I just went through Lawrence M. Krauss’s succinct article ‘All Scientists Should Be Militant Atheists’ in which he builds a smart case for brandishing ‘Militant Atheism’ by all scientists. It is a nuanced piece characterized by charming repartee, that enlightens the reader about the necessity of being ‘militant’ (as in aggressive and iconoclastic), when it comes to confronting religious dogma that bars scientific truths to be recognized and accepted.
The article is written in particular backdrop of Kim Davis’s denial to issue marriage licenses to gay couples, but rises above the issue to address the underlying basic questions concerning the relationship of religion with law, and more importantly, with science.
Considering the angle of the author, I think, by and large, it is a compelling case. My observation, though apparent from the title of my article, is that the author has not tried to fathom the full purport of the term ‘Militant Atheism’. Perhaps, he has conflated the terms ‘atheism’ and ‘secularism’, wittingly or unwittingly. Or alternatively, has not assimilated the scope of the term ‘Militant Atheism’ to begin with.
The conflation of secularism and atheism is obvious, but limited to, only when Mr. Krauss talks about the relationship between religion and law. As any reader must have appreciated, this discussion lies under the head of ‘secularism’, not ‘atheism’. If this correction is made, the points made against Hobby Lobby, Kim Davis or Stem Cell research for that matter, are all logical and weighty. So that’s that!
To me, however, the alternative angle, i.e. the amorphous scope of militant atheism, is of more significance. Because despite the narrow angle fine-tuned to scientific discoveries intended or remarked at by the author, many atheists will use it as some kind of vindication for being both atheists and militants (aggressive) when dealing with religion in general. In fact, it may very well be that the author intended it himself when writing the article. Hence, this claim needs to be analyzed.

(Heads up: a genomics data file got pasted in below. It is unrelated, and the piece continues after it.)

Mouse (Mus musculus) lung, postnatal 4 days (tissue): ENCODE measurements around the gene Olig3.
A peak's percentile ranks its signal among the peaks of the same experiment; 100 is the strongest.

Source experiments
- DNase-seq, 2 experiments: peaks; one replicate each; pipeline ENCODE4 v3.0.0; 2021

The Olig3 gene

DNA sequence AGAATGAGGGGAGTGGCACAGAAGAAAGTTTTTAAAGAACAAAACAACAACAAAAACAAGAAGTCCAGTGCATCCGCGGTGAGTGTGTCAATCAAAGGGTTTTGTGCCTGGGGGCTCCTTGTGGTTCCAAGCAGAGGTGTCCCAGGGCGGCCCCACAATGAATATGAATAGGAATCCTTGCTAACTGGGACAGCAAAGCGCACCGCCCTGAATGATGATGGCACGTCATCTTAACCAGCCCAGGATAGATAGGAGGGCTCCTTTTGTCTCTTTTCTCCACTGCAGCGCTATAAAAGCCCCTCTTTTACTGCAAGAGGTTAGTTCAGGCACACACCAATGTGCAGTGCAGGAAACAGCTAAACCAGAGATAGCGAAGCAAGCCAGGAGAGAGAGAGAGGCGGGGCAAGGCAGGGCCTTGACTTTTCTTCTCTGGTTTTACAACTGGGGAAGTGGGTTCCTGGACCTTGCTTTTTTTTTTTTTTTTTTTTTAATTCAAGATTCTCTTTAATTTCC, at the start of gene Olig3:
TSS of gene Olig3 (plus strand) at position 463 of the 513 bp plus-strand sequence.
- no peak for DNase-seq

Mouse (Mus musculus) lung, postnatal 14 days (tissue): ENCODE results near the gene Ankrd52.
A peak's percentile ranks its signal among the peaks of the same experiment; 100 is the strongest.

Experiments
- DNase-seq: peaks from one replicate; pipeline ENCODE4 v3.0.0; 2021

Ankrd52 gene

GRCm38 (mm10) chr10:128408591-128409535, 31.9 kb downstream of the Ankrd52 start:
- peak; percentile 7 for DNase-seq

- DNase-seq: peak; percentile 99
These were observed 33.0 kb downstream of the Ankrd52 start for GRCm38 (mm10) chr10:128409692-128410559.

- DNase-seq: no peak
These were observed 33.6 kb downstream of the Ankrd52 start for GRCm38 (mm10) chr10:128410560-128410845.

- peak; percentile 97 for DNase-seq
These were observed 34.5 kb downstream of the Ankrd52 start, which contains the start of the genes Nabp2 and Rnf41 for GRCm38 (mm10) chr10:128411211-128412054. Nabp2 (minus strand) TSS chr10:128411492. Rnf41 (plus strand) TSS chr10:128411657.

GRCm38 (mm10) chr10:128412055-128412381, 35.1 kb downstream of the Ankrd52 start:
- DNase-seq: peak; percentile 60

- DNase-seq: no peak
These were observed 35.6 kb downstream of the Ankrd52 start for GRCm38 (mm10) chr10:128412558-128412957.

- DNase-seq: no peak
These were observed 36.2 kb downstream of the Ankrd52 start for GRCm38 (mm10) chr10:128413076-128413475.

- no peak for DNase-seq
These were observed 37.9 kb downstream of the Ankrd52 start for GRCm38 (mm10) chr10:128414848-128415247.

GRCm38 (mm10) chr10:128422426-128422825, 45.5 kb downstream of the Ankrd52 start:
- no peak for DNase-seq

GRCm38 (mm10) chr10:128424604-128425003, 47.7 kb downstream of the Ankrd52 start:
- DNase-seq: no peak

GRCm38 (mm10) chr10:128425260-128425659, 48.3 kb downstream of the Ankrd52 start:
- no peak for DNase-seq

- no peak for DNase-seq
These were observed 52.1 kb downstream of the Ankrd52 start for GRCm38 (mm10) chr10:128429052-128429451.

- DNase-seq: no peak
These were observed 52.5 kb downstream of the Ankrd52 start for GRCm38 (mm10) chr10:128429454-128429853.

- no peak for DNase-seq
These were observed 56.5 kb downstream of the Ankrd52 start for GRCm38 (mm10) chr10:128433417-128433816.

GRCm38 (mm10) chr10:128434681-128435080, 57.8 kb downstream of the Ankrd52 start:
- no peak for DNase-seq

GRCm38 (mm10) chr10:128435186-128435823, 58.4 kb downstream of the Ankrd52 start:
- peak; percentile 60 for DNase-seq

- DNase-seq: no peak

When dealing with – i.e. discovering and opining about – the workings of nature, the correct approach towards religion should be that of ‘irrelevance’. And the author rightly states it so in the article. But thereafter, the author builds the case that because scientific discoveries often contradict religious beliefs, they ipso facto attract rebuke and demand openly challenging those beliefs in order to make the scientific facts stand out. Hence, scientists should openly defend their findings; no matter they offend the religious. In this sense, he states, they need to be militant. If so, then there can be no objection to it.
But then he goes on to somehow use these same causes to arrive at the notion of atheism, in addition to being militant. This, to any logical person, should appear non-sequitur – and correctly so.
There are two stages to establish a scientific truth. First, of course, is the discovery of that truth by the scientist. To this stage, the label of ‘militant’ couldn’t reasonably be applied. It is surely intended for the second stage wherein the scientist has to present and defend his discovery, that the term militant atheism can be applied. Nevertheless, here too, ‘militant’ is applicable – in fact desirable and mandatory – however, ‘atheism’ is not!